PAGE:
Math Description- The Common Core Standards will serve as the cornerstone of the math curriculum. These standards are bundled into five domains: operation and algebraic thinking, number and operations in base ten, number and operations in fractions, geometry, measurement, and data. During third grade, students continue their exploration of multiplication with the expectation of fluency in multiplication. Students will begin the exploration and modeling of division and fluency expectations will not occur until fourth grade. Students will explore place value with larger numbers and adding and subtracting 4 digit numbers. We will begin our investigation of fractions, examine measurement in both metric and linear units, continue time studies to the nearest minute, and solve many multi-step real world problems. Students will have access to online materials to support their study.

    Bridges Math-Bridges in Mathematics, second edition, is a comprehensive K–5 mathematics curriculum that equips teachers to fully implement the Common Core State Standards for Mathematics in a manner that is rigorous, coherent, engaging, and accessible to all learners. The curriculum focuses on developing students’ deep understandings of mathematical concepts, proficiency with key skills, and ability to solve complex and novel problems. Bridges blends direct instruction, structured investigation, and open exploration. The program taps into the intelligence strengths of all students by presenting material that is as linguistically, visually, and kinesthetically rich as it is mathematically powerful. 

    The students are also assessed on their ability to develop and practice the following skills:

    1.     Make sense of problems and persevere in solving them.

    2.    Reason abstractly and quantitatively.

    3.    Construct viable arguments and critique the reasoning of others.

    4.    Model with mathematics.

    5.    Use appropriate tools strategically.

    6.    Attend to precision.

    7.    Look for and make use of structure.

    8.    Look for and express regularity in repeated reasoning.

        Bridges Activities 

    A Bridges classroom features a combination of whole-group, small-group, and independent activities that are problem centered. Third graders engage in five major kinds of activities:  

    ·         Problems & Investigations

    ·         Work Places

    ·         Math Forums

    ·         Problem Strings

    ·         Assessments

    Keyboarding- Your child will have access to an online keyboarding program called Keyboarding without Tears.  This is a very new experience for the children and at times they can become frustrated. This is a learning process and keyboarding practice will continue in fourth grade as well.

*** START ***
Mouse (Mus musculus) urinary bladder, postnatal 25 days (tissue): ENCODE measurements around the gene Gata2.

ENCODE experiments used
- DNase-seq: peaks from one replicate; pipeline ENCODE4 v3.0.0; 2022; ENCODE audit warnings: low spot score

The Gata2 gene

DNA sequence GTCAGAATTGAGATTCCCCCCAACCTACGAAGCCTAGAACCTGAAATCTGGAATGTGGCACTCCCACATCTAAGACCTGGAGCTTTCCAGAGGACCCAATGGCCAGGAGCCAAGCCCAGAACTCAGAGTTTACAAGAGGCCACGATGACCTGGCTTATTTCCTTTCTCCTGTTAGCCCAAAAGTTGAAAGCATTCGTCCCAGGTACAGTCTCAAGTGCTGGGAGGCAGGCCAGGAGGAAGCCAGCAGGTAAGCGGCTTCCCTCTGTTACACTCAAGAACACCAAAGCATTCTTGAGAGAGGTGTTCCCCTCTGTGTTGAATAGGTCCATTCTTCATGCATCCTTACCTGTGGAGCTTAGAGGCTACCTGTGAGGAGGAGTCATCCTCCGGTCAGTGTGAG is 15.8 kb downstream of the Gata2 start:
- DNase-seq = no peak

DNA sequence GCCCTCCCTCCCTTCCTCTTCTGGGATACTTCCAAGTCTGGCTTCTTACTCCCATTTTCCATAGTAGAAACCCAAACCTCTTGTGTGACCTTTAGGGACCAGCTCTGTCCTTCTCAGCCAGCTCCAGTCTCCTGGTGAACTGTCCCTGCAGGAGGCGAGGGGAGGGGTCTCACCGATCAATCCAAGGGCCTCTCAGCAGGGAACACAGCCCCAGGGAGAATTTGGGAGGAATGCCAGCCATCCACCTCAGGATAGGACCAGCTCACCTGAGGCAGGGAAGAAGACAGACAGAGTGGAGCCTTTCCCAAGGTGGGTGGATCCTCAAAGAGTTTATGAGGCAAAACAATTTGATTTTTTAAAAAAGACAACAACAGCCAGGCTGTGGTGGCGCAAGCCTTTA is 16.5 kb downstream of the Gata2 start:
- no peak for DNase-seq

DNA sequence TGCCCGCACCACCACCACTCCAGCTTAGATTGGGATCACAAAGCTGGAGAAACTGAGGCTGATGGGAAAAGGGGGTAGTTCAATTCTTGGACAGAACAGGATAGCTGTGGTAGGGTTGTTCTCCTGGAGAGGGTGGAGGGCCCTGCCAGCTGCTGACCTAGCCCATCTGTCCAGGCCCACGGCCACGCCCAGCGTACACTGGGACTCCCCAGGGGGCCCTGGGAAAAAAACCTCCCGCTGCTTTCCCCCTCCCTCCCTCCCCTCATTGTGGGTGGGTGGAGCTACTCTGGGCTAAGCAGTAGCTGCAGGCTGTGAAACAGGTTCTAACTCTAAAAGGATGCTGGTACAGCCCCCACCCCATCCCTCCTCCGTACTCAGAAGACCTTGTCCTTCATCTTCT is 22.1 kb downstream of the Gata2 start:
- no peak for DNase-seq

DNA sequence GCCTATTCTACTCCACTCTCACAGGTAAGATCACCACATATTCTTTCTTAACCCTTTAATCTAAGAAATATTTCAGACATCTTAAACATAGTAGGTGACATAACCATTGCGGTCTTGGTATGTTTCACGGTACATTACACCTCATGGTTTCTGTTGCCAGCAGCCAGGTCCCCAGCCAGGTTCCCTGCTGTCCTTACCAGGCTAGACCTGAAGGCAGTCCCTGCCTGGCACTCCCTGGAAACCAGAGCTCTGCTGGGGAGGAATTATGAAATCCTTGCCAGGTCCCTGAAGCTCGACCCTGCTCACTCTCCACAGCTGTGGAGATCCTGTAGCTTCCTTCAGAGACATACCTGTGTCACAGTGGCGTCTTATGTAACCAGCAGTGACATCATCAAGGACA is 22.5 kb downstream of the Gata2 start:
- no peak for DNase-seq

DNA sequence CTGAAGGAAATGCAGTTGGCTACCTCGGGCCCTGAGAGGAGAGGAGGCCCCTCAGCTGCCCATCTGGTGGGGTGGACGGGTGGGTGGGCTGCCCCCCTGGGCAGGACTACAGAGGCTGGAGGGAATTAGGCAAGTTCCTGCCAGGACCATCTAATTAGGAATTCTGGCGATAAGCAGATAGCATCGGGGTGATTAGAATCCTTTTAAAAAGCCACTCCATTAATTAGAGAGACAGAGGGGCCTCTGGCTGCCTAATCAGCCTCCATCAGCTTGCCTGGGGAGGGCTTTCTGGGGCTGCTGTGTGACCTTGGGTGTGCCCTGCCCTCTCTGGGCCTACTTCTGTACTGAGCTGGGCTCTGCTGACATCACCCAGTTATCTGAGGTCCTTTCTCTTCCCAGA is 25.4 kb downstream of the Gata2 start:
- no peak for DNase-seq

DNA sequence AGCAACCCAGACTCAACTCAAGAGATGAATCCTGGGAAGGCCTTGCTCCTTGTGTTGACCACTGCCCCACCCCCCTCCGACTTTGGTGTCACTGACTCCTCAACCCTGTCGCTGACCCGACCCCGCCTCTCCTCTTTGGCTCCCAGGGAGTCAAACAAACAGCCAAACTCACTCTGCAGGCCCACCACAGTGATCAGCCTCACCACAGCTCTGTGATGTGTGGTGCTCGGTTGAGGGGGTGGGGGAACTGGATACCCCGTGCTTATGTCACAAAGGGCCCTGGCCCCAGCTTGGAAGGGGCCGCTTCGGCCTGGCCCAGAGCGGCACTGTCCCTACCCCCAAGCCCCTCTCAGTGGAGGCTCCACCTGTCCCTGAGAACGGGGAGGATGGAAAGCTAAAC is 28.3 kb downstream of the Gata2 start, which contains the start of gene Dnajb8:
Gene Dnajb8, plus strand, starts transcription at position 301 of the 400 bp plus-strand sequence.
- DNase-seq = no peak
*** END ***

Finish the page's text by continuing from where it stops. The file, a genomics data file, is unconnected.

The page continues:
Yellow “Take-Home” Folder/Homework & Happenings Sheet- Check in your child’s yellow folder for homework and/or any important notes on a daily basis. Help your child with organizational skills, by setting a specific time of day to check the folder, complete any homework, and then repack the folder in the book bag for the start of a new day. It should take your child approximately 30 minutes to complete all of his/her homework on any given night. If homework cannot be completed, a written note from the parent is required. If there are other circumstances that frequently impede homework or unfinished daily work being completed, please let me know and I will work it out on an individual basis.

    Unfinished Daily Work- The children will have an opportunity to complete their daily work in class. If your child does not complete work in school, a note will be sent home with the assignment explaining why it has become homework. It will then need to be completed that night and turned in the next school day.

    Make-up Work- The school policy for make-up work during absences is to collect the work while the student is absent and give it to them upon their return.  Most of our classroom work cannot be made up at home due to the “hands on” approach, the amount of discussion, the lack of “worksheets” and the impossibility of duplicating a learning situation.  Please make every effort to have your child here every day unless they are ill. Absence due to vacation is strongly discouraged.

    Classroom Management/Selner Bucks/Entrepreneur Day 

    Students will be responsible for weekly “real-world” jobs. Students will earn money for their jobs. We will hold an “Entrepreneur Day” each quarter where students create products to sell, and they are able to purchase these products from classmates with their hard earned money. Dates for each Entrepreneur Day will fall at the end of the quarter, but are TBD.